Moores swamp is a great place for turtles there are fun things to do, plenty to eat, and great hiding places. It is a haven for turtles. Enjoy your stay!


    Yertle and Lynn D

  22. Dear Kame and Kachua,

    This is Yertle and Lynn- D writing from our prospective of hanging around with Mrs. E and all the classmates. First we think that it was an amazing opportunity. Okay, now we can move on along. Alrighty now, going so far from your life, next is releasing. There was a gentleman named Dr. Windmiller letting e go. Letting Lynn- D go was the teacher. I went farther out with the Dr. It was actually really fun being let go. Also, it was really sad because you have to say goodbye to those CRAZY kids. “ Yertle, it is my turn to speak.” Sorry that was Lynn- D. Finally, hi this is Lynn- D. I went out with the teacher close up. Now this was at a different time than my brother. But it was great! Although, again it was sad. But you guys will definitely have a great time! Hopefully we will get to become BFFS. From a couple days or weeks ago, we have been released for five months. The only thing bad about the wild is the weather. You must get used to the blazing and boiling sun, so we can bask or the pouring rain to have a bath. There is also freezing snow. That is when we turtles like to sleep. Don’t forget about the thunder and lightning. Thunder and lightning is like booming music in your ears. It really is an interesting experience. Moving on, the best parts are the food and the games. The foods we eat and find are great. But our favorite is the delightful crayfish. The games we play are hide and seek turtle, find the best food and more? On a daily basis we usually eat, play, rest, eat, fight, play, sleep etc. Some advice is to learn how to fight quickly because when you pass Bully Bob’s territory he will tussle. More is to make sure to be a fast learner on how to catch food quickly. Instead of those kids dropping in pellets. Moore’s Swamp is an amazing place. You guys will love it. Like us! We really hope to meet you someday. Our address is 123456 Dig Down Deeper St.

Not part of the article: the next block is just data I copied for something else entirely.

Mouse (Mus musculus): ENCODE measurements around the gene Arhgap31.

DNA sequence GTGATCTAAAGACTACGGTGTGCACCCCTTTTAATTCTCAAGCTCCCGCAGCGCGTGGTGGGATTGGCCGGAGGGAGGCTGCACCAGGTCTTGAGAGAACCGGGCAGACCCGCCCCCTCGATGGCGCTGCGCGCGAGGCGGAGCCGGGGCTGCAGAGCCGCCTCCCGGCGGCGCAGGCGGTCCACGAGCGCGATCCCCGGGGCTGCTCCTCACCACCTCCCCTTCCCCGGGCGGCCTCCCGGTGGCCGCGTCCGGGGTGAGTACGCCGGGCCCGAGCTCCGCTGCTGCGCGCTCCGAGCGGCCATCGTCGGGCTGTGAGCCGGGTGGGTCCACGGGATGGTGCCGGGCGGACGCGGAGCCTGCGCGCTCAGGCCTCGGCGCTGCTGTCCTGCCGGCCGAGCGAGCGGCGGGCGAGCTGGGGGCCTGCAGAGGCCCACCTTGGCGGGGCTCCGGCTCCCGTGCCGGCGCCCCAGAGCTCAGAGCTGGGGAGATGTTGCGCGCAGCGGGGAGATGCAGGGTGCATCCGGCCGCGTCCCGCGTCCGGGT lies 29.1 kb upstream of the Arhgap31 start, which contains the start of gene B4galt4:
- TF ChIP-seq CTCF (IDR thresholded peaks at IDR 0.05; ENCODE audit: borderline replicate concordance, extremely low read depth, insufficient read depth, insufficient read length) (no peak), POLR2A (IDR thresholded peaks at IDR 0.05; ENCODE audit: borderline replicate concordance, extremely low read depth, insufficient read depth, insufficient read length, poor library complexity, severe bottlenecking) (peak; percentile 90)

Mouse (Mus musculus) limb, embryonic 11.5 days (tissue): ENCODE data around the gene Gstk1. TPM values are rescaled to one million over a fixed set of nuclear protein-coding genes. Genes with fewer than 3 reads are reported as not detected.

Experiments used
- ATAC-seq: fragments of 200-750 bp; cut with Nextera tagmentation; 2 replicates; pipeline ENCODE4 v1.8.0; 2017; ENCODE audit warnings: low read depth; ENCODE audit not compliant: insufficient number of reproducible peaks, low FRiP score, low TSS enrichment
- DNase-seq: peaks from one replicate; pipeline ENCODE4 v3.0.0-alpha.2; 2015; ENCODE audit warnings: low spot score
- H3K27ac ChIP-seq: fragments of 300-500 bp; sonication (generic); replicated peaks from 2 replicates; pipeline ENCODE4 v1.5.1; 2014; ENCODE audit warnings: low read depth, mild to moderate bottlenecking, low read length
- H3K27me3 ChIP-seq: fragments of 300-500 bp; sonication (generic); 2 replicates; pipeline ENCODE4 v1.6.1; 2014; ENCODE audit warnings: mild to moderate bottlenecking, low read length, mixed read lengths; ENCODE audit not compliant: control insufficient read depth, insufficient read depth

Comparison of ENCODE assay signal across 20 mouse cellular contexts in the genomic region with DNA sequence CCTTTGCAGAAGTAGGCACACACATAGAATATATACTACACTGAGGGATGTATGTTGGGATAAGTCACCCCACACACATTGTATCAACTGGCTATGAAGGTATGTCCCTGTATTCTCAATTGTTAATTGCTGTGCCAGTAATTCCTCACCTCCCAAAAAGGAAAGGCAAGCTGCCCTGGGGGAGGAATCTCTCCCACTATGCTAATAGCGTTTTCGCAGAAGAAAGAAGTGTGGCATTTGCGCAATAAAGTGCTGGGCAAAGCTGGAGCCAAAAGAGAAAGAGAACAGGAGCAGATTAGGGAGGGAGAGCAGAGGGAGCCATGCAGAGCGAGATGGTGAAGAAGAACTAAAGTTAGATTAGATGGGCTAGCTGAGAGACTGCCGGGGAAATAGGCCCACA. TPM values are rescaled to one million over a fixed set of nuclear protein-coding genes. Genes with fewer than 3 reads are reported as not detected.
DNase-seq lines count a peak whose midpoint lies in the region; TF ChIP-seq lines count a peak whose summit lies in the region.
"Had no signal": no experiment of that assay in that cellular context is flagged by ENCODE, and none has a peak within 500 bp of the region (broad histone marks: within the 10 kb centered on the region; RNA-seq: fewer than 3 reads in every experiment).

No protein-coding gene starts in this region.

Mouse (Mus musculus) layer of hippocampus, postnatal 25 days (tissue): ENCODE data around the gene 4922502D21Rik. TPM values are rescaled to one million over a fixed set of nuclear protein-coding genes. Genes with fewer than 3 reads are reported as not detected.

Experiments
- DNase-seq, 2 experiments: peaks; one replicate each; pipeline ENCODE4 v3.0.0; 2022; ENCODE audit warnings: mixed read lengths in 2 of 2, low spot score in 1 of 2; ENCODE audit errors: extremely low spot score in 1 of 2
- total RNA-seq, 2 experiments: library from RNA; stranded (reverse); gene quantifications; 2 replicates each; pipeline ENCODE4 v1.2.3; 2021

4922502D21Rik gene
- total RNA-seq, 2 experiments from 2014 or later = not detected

Yertle and Lynn- D

  23. Dear Kame and Kachua,

    This is Yertle and Lynn-D. Written by Yertle. We are turtles that about 5 months ago in the same place as you. But now we are living in the swamp, which is also a very nice place. When we were first released, we did not know what to do or what to do without each other. We swam around the swamp that whole day looking for each other when finally we did right on shore. Even together we did not know what to do. We were lost, hopeless. We just stayed together and we just kind of blended in with the other turtles. And we were wondering why no more pellets were falling from the sky. I mean it happened like that for like 10 months! Then we realized that we would just have to hunt. We also had to adapt to many different things. There were 100 degree days where we just found a rock and sat there all day. That was great. Then there was also a some snow in October. The water was very cold that day and we had to come out of the water so we wouldn’t freeze. There’s also been thunderstorms which freaked us both out when we first saw one. It was a storm coming right our way. We didn’t know what to do and so we swam down to the bottom of the swamp and hoped for the best. Luckily the lightning didn’t hit the water and we were okay. Oh, and we cant forget, the hurricane. I guess It wasn’t a hurricane at the time, only a tropical storm. But boy, everything got destroyed. Trees fell down, the water was changed, the wind blew us away! It was a nightmare. We took cover behind a big rock away from the swamp. We were okay but the storm lasted like 5 hours! I don’t know how we made it out of that. We do turtle races mostly for activities. Neither of us usually win but even if you don’t its still fun. We also have the BEST crayfish here. We both like to feast all day on crayfish. Yum, yum, yum. Because there’s so many here, that’s basically all we eat. But I’d like to keep it that way. Most days we just have breakfast, (crayfish) Maybe do a turtle race, then have lunch, (crayfish) then go explore another part of the swamp, then have dinner, (crayfish) and then have a good long sleep. When you get here to Moore’s Swamp, you will definitely need to adapt. You will need to get used to not eating turtle pellets. You will also need to get used to the cooler water. Maybe one of the humans can turn the heater a little lower so you get used to the cold water. Lynn-D and I both think it’s one of the best habitats in the world. We think all Blanding’s Turtles should live here.